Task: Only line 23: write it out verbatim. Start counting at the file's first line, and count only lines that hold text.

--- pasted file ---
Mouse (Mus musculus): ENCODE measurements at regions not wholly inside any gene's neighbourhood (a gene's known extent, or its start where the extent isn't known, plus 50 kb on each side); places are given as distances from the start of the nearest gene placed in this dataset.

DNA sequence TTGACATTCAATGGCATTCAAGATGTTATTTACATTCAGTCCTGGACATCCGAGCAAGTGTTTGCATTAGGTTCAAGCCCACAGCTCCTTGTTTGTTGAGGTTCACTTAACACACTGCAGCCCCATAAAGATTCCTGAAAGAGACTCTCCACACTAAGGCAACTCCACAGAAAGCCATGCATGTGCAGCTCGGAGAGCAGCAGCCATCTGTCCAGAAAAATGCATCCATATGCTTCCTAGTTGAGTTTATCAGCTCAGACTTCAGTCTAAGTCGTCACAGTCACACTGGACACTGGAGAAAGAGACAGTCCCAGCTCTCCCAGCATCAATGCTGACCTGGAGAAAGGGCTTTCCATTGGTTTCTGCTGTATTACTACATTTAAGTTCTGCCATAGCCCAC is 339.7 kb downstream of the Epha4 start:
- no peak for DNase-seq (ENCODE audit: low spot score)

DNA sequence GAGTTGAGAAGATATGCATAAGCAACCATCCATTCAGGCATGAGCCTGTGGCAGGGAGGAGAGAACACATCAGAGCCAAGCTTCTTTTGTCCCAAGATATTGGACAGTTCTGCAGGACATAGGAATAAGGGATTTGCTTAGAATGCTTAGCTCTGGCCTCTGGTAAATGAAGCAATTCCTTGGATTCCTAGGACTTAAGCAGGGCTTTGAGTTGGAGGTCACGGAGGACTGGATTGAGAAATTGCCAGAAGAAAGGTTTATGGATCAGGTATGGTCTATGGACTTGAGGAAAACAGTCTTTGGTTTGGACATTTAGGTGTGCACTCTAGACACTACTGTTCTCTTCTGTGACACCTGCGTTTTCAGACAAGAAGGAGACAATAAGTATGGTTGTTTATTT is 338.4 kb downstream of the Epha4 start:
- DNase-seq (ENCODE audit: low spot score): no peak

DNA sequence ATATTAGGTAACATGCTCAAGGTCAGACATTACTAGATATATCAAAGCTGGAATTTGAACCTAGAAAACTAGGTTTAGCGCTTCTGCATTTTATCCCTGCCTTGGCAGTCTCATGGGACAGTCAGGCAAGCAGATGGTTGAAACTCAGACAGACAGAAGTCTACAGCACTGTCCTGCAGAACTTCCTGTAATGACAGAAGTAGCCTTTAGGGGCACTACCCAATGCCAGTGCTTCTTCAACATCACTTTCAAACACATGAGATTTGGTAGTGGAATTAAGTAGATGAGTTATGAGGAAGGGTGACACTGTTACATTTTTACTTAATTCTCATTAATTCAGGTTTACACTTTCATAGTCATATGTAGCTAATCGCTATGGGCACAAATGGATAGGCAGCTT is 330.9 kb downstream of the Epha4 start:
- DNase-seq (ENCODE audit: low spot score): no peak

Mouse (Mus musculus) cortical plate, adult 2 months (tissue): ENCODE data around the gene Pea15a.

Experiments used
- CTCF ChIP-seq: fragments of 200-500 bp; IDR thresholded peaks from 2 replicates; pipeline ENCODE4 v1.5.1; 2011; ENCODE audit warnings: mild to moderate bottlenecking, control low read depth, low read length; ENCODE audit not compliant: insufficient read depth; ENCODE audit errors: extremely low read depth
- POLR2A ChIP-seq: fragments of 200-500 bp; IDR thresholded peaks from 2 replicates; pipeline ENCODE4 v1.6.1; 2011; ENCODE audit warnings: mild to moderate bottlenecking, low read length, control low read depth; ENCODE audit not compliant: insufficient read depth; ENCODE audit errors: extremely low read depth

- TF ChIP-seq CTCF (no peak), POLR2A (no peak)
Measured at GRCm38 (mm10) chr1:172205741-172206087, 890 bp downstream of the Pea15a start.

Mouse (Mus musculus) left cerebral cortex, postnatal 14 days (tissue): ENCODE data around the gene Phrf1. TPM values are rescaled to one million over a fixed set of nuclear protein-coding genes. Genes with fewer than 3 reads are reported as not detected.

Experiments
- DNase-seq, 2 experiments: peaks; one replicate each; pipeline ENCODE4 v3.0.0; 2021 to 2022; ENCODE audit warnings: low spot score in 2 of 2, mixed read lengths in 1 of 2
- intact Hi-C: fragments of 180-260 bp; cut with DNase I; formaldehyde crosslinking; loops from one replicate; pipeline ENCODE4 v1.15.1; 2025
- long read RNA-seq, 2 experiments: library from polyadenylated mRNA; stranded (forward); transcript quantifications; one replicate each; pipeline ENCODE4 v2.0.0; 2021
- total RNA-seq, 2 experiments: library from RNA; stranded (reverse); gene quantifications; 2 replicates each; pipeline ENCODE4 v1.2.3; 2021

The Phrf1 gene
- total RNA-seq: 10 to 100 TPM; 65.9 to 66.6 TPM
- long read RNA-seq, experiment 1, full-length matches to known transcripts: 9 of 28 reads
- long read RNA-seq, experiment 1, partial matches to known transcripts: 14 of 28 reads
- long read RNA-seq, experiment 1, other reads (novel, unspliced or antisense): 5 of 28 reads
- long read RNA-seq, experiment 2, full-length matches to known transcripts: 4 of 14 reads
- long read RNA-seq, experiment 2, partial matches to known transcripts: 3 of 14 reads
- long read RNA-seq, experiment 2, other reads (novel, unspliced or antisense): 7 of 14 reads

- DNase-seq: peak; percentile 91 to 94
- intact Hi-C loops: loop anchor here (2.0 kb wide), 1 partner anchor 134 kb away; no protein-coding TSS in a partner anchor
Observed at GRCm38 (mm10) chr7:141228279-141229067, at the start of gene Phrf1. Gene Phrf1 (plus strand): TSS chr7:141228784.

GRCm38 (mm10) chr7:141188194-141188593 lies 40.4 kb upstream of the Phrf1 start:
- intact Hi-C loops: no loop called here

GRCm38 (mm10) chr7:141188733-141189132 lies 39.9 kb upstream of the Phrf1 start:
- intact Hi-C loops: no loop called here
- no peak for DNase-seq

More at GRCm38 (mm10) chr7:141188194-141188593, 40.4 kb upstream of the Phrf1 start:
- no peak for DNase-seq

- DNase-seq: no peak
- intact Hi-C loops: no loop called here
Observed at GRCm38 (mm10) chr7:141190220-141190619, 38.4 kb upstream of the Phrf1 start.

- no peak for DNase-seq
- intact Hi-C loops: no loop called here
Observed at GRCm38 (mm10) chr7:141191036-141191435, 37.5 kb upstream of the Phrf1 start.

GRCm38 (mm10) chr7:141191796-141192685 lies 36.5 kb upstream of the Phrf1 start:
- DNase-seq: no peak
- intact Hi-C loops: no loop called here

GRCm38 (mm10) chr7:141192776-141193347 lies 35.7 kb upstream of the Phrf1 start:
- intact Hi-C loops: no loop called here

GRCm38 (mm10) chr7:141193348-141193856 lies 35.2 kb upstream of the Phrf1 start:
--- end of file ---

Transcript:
- long read RNA-seq, experiment 1, partial matches to known transcripts: 14 of 28 reads